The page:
MHC class I and MHC class II molecules have long been intensively studied, and this has resulted in a global view of these processes. New technologies, including genome-wide small interfering RNA screens and systems biology approaches, have identified numerous additional pathways that control antigen presentation by MHC molecules.
MHC molecules are polymorphic, and the biology of the various alleles differs, such that they can potentially have different consequences with regards to the relevant immune responses. This point is best-defined for MHC class I molecules. In this Review, we bring this into context with the current understanding of the general MHC class I antigen presentation process.
The biology of MHC molecules touches almost all areas in the field of cell biology. Various new findings from the area of cell biology have consequences for MHC class I and MHC class II antigen presentation.
The immune system is a relatively late addition in our progress through evolution, and many immune-specific molecules exist. Unique functions of some of these, including the immunoproteasome in interferon-induced damage clearance, have been recently uncovered.
Through a combination of small interfering RNA screens, microarrays and cell biological approaches, novel pathways that control MHC class II expression and transport in dendritic cells have been defined. The systems biology of MHC molecules will yield more surprises.
A dynamic field of research has many unsolved issues. A survey of the views of almost 50 group leaders in the field of antigen presentation has provided democratic opinions on the variety of unsettled topics within the field.
The molecular details of antigen processing and presentation by MHC class I and class II molecules have been studied extensively for almost three decades. Although the basic principles of these processes were laid out approximately 10 years ago, the recent years have revealed many details and provided new insights into their control and specificity. MHC molecules use various biochemical reactions to achieve successful presentation of antigenic fragments to the immune system. Here we present a timely evaluation of the biology of antigen presentation and a survey of issues that are considered unresolved. The continuing flow of new details into our understanding of the biology of MHC class I and class II antigen presentation builds a system involving several cell biological processes, which is discussed in this Review.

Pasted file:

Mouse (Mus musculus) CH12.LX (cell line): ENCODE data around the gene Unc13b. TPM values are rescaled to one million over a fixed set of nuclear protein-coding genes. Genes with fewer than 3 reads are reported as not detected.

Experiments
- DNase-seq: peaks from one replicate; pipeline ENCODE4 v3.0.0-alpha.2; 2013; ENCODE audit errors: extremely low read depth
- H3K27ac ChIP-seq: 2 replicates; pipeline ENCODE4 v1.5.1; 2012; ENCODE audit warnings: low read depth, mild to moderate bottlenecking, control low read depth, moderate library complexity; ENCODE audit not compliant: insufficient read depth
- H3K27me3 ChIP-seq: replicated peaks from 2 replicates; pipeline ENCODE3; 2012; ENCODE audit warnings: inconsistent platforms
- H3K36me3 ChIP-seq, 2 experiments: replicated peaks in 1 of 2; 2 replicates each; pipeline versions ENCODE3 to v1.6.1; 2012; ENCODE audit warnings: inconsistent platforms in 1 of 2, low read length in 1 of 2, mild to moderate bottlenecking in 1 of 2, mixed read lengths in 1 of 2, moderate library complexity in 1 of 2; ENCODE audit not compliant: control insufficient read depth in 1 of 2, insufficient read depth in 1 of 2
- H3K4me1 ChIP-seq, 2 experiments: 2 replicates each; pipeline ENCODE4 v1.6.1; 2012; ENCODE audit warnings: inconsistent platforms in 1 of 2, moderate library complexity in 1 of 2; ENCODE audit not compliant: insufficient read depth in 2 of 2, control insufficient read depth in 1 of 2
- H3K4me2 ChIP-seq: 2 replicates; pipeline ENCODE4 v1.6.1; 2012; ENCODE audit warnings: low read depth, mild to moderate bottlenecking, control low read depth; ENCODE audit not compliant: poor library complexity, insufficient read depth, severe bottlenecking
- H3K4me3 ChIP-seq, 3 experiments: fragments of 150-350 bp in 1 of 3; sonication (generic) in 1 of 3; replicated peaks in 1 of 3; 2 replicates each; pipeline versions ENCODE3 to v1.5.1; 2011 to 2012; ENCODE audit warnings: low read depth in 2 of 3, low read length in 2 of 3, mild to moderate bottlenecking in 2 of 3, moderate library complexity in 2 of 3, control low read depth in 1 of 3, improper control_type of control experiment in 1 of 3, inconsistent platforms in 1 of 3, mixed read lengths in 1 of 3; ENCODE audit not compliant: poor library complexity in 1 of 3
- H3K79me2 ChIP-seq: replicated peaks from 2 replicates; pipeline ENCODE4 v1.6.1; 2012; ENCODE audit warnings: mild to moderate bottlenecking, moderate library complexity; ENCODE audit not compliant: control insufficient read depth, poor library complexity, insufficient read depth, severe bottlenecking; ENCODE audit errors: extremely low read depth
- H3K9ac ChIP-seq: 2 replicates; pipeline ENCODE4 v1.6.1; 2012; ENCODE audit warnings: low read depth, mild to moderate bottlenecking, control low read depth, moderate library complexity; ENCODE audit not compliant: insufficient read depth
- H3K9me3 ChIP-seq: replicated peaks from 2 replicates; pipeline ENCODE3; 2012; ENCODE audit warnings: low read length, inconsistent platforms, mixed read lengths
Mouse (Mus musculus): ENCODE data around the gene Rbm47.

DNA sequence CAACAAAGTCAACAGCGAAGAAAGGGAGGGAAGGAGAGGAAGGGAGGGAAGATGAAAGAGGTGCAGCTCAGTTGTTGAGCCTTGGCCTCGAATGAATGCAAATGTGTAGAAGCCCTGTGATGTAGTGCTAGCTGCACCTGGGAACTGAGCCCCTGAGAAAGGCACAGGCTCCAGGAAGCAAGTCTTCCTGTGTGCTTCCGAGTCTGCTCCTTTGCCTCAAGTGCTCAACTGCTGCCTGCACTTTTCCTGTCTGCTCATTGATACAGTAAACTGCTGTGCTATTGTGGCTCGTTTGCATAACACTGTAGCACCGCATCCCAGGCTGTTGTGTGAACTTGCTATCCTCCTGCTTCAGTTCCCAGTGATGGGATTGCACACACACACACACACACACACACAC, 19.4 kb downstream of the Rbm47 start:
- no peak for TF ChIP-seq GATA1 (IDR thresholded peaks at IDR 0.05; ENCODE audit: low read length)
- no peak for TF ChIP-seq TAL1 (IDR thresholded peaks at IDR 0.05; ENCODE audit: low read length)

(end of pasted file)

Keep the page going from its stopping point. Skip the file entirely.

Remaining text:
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We thank our colleagues for their input in the controversial items section and I. Berlin, S. van Kasteren, O. Landsverk and A. Lammerts van Beuren-Brandt for critical reading. We apologize to our colleagues for not citing every relevant paper owing to length limitations. This work was supported by European Research Council (ERC) and Netherlands Organization for Scientific Research (NWO) grants to J.N. and an NWO visiting grant to O.B.
The authors declare no competing financial interests.
The ability of certain antigen-presenting cells to load peptides that are derived from exogenous antigens onto MHC class I molecules. This property is atypical, because most cells exclusively present peptides from their endogenous proteins on MHC class I molecules. Cross-presentation is essential for the initiation of immune responses to viruses that do not infect antigen-presenting cells.